Before she left, she gave both Jeevan and Arvind a smile. When she looked at them, Jeevan saw, or felt he saw the same sort of tranquil darkness in her eyes as her boss possessed in his.
Maybe, you get tranquil after working in an ideas company for a while, he thought.
After the formalities were over, the man detailed his product: “It’s a bracelet. An armband, if you will. Once it’s wrapped around a wrist, it can detect, based on the person’s heartrate and certain other parameters, when the person is getting stressed. The band would then start emitting signals, or rather vibrations that would travel along the nervous system and into the brain, soothing the person down.
“The effect will take place in just 2 minutes- like the noodles, you may even call it a 2 minute bracelet!” he smiled before going on, “The technology behind the product is patented and cannot be replicated by anyone for years, meaning you will have a virtual monopoly if you go ahead with this product. It has already been clinically proven on humans and we have all the necessary approvals from the relevant bodies-including the FDA for the commercial production of the unit.
“Of course, we are not manufacturers per se, but seeing how this is something of a special product, we ventured into manufacturing-we didn’t want any second party to screw this up, to be candid; and we have produced a limited number. If you wish to market them, we can hand over the products to you,” he added after just a brief pause.
Both Jeevan and Arvind remained silent for a few seconds. The same thoughts were running through both their minds: Bangalore is filled with people who are stressed out of their heads, day in and out. And many of them are techies who believe that any problem-including the problem of stress created by tech could be solved using another piece of technology.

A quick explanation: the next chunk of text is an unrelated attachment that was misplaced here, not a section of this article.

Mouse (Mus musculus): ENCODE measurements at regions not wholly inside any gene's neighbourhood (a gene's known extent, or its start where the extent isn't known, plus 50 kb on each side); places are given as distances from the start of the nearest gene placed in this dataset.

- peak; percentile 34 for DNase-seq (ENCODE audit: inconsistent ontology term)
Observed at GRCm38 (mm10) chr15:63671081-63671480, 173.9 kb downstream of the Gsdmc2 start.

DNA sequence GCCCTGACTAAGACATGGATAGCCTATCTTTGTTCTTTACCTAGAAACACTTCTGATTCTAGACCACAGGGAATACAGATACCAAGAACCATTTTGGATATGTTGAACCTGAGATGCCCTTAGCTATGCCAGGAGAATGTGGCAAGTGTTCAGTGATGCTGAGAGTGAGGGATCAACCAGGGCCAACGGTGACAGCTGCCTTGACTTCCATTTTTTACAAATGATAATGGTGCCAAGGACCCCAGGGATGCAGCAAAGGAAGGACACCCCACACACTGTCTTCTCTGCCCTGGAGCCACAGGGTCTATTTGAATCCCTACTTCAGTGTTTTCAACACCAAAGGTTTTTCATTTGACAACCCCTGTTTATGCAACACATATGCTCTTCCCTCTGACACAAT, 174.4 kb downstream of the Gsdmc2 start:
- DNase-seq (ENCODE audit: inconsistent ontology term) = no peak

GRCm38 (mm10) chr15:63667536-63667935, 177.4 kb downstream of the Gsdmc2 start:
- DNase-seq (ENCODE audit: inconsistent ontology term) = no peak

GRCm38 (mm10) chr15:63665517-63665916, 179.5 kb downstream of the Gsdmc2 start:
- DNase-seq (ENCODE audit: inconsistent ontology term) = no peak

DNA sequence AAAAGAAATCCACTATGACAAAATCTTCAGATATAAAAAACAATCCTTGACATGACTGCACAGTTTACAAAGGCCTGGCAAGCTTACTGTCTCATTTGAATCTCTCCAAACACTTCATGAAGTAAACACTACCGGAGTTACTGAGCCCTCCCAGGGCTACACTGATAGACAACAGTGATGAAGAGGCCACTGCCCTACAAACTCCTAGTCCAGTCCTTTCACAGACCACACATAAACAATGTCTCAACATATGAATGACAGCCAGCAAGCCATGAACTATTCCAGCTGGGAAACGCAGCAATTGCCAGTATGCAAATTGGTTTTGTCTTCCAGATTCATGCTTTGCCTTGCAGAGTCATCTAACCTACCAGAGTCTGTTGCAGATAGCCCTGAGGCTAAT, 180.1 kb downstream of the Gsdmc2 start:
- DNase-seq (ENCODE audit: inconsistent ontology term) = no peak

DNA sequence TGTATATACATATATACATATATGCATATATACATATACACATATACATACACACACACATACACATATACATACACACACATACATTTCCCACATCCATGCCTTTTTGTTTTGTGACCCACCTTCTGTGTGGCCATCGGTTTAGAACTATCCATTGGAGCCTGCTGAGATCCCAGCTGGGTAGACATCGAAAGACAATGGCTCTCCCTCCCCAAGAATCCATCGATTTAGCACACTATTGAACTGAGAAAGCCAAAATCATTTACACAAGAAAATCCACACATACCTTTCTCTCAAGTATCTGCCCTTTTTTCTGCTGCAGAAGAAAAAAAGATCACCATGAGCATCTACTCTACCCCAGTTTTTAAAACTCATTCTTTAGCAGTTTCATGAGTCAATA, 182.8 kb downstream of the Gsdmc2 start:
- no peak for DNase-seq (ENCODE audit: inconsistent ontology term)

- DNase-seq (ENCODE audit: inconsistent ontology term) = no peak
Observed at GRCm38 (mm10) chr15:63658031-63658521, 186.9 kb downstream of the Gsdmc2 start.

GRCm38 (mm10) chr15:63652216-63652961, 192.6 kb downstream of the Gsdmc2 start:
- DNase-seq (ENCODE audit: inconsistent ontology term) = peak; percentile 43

NextQuest-which was the name of Jeevan and Arvind’s company had their market reach mainly in Bangalore and also in some parts of Kerala- thanks to Jeevan’s father who was a businessman based in Kottarakkara. If they played their cards right, they could make this product a hit, provided….
“But is the product as good as you say it is?” it was Jeevan who said what was on both their minds. “I am sorry if I sound brash but the product sounds to be a little too good to be true. Giving you peace of mind in two minutes, that too without the issues of alcoholism or drug addiction!” I
f the man on the opposite side of the table got the joke, he didn’t show it. Instead, lowering his head, he pulled open a drawer-perhaps the same one from which he earlier pulled out the confidentiality documents. This time though, it was no sheaf of papers that he placed in front of them.
The bracelet was silvery, but without the hazy glow native to poor quality silver. This one glinted but the surface was smoother than a baby’s bum. Except for a pin pointed black button at its center, the design was unmarred- at least as far as either of them could see. It was the kind of object which spelled the word, “Expensive” in block letters.